What happened: The Automobile Racing Club of America — better known as ARCA — was purchased by NASCAR in a deal announced Friday morning at Talladega Superspeedway. ARCA will continue to operate under its current structure through this season and all of next year until things get reorganized in 2020.
What it means: It’s hard to grasp all the motivations at play here, and I don’t think they’re obvious yet. NASCAR already has the K&N East and West Series, which are somewhat on the same level as ARCA. So what gives? Well, Kevin Harvick said something interesting recently, and it might be telling: “Everybody wants to go run ARCA” to advance their careers after Late Models instead of running K&N. “ARCA runs on more ISC race tracks than the K&N East or West does, so the kids that are coming up through the series want to be on those racetracks,” he said. “That conversation shouldn’t ever be had. It should never be a thought.” Perhaps NASCAR is looking at this purchase as an opportunity to combine ARCA with its K&N Series and address exactly what Harvick was talking about, thus cementing its place as the organization for stock cars on every level (from NASCAR Home Tracks to Cup).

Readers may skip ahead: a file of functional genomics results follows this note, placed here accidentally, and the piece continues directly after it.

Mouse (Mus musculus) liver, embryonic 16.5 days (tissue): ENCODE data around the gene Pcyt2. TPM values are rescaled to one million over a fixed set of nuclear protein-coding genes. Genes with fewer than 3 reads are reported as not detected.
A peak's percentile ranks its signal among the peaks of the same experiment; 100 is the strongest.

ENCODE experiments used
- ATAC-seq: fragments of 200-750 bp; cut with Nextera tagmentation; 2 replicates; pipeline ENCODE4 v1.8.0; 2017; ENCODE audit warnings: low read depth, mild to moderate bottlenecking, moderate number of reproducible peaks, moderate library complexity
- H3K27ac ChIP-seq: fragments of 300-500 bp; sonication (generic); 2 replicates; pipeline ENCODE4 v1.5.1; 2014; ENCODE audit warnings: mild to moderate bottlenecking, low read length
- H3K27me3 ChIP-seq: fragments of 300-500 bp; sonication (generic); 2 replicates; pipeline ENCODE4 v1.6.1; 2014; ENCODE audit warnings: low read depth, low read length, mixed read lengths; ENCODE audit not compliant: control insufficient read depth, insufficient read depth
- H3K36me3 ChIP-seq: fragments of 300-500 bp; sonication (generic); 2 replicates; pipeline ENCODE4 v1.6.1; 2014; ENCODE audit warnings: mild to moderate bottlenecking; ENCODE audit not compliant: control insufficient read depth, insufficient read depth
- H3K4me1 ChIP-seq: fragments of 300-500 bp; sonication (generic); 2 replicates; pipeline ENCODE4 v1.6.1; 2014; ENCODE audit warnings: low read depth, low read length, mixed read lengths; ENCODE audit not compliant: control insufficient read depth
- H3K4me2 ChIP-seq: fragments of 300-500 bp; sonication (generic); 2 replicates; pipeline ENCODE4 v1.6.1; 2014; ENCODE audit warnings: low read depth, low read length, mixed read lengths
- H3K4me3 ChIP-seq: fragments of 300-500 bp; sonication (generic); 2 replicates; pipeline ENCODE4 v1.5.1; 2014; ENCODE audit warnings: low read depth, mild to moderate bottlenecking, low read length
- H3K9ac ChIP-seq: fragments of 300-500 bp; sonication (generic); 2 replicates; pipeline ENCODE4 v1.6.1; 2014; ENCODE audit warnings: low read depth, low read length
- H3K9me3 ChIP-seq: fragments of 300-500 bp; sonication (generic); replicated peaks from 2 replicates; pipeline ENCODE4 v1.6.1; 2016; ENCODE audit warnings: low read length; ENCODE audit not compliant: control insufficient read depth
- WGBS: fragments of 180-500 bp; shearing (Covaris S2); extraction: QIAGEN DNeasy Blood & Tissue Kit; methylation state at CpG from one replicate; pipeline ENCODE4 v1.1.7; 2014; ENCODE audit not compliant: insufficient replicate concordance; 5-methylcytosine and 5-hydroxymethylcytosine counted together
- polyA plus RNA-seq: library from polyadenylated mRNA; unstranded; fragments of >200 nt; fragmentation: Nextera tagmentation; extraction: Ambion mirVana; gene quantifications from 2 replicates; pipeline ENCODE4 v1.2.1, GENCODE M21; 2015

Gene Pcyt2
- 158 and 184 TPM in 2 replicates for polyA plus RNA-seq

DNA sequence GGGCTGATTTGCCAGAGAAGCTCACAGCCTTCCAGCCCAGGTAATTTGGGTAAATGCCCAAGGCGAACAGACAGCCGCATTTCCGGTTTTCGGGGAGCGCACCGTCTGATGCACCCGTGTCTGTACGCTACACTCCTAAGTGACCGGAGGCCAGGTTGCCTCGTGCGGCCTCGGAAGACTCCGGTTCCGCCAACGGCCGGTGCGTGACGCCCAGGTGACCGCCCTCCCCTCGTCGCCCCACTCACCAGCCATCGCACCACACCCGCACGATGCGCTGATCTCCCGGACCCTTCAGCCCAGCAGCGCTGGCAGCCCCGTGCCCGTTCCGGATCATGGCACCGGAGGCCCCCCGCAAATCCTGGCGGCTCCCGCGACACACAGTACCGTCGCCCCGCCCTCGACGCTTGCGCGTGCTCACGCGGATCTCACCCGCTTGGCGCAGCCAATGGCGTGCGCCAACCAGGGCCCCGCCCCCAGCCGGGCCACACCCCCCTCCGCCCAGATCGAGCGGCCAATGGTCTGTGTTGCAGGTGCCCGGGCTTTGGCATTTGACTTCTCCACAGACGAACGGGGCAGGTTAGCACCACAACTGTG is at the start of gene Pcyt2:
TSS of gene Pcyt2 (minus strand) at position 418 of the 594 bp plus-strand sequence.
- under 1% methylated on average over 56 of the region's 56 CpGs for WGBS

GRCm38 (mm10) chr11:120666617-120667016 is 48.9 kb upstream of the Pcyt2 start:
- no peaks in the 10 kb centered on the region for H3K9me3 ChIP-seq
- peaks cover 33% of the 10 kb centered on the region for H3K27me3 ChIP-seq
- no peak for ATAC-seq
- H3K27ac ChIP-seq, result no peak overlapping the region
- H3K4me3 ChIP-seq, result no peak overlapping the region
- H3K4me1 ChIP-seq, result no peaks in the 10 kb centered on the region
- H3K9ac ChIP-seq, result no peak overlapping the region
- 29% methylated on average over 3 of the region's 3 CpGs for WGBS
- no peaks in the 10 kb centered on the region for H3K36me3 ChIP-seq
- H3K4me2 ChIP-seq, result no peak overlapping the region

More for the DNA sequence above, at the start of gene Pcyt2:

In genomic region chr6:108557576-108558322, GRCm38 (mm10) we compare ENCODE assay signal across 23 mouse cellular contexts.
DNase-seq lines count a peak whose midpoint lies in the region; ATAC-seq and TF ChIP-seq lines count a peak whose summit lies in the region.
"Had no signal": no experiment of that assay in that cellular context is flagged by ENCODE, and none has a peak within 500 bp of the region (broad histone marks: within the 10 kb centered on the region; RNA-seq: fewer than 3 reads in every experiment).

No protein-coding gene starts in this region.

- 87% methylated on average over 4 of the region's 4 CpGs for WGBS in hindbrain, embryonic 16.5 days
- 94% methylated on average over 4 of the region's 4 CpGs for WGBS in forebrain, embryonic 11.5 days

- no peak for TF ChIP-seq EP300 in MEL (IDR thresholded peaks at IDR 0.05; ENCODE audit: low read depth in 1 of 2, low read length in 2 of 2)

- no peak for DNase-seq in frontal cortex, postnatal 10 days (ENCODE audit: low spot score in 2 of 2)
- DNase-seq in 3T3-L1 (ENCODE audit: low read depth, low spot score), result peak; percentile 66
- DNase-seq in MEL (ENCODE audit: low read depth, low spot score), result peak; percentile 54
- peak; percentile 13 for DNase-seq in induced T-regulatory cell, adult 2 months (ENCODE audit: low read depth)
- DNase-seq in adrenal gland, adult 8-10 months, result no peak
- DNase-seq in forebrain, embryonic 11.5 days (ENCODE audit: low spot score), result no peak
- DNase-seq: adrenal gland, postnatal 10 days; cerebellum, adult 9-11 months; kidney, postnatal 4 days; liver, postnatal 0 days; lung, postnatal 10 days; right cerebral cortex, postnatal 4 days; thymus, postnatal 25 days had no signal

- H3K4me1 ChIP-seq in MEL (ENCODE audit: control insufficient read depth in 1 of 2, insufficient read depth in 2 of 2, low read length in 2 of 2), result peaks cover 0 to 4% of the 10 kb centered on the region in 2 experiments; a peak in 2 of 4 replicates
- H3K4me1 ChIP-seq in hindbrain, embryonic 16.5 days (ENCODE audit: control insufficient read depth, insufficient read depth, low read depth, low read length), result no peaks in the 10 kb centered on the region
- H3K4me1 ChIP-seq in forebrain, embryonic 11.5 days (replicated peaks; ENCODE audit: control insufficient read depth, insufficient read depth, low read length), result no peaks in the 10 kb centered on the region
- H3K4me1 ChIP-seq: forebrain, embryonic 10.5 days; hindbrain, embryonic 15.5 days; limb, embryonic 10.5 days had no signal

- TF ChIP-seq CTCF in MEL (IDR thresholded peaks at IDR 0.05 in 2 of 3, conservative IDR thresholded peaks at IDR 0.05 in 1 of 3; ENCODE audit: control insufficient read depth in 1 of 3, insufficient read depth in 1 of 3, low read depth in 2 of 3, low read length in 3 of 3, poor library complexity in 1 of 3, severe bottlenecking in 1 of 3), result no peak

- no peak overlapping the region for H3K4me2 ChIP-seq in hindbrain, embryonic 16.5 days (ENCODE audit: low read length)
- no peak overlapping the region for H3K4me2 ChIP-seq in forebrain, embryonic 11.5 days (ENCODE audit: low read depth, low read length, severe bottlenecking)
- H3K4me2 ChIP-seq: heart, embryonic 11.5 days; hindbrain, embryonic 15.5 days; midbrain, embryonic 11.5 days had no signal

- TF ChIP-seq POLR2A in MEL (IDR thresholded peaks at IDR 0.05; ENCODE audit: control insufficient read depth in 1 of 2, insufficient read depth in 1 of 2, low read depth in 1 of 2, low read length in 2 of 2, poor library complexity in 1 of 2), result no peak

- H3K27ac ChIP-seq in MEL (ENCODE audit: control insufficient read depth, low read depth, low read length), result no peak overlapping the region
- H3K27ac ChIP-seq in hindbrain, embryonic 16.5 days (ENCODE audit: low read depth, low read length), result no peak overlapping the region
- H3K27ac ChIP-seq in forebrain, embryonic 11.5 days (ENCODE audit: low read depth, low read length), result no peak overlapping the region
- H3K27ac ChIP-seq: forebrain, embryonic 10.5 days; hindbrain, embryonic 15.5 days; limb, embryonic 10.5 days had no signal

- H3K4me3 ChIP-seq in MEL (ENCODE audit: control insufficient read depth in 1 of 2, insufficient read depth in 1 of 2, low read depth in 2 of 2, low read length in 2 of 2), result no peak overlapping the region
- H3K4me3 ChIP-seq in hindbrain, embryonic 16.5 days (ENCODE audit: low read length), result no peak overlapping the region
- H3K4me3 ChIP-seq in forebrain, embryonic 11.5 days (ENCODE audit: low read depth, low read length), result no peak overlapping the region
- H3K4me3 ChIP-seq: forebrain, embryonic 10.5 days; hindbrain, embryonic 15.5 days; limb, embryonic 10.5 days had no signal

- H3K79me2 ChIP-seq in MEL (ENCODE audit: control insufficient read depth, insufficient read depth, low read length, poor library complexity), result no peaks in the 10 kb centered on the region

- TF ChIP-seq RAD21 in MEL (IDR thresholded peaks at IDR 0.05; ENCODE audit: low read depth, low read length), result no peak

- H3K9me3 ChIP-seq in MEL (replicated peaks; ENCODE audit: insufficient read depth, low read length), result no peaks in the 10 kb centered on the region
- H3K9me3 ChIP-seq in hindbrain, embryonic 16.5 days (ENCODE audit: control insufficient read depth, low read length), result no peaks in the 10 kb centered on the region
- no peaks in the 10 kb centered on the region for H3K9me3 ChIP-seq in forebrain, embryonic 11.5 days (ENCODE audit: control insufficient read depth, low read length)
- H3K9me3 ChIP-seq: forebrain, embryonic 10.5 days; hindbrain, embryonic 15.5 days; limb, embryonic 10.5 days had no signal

News value (scale of 1-10): There are two different values for this one. If you’re just a NASCAR Cup Series fan, this isn’t huge news for you — maybe a 4. The impact most fans would likely notice is around the support races during a Cup weekend. But if you’re a grassroots stock-car racing fan who follows the sport at all levels, this is a big day and might be as high as an 8.
Three questions: How will the NASCAR ladder system change in light of this acquisition? Will ARCA still be able to have its own identity, or will it get NASCAR-ized and called something like “K&N Midwest?” Is there any chance some of the short tracks ARCA runs could be a venue for a NASCAR national series race, such as the Trucks?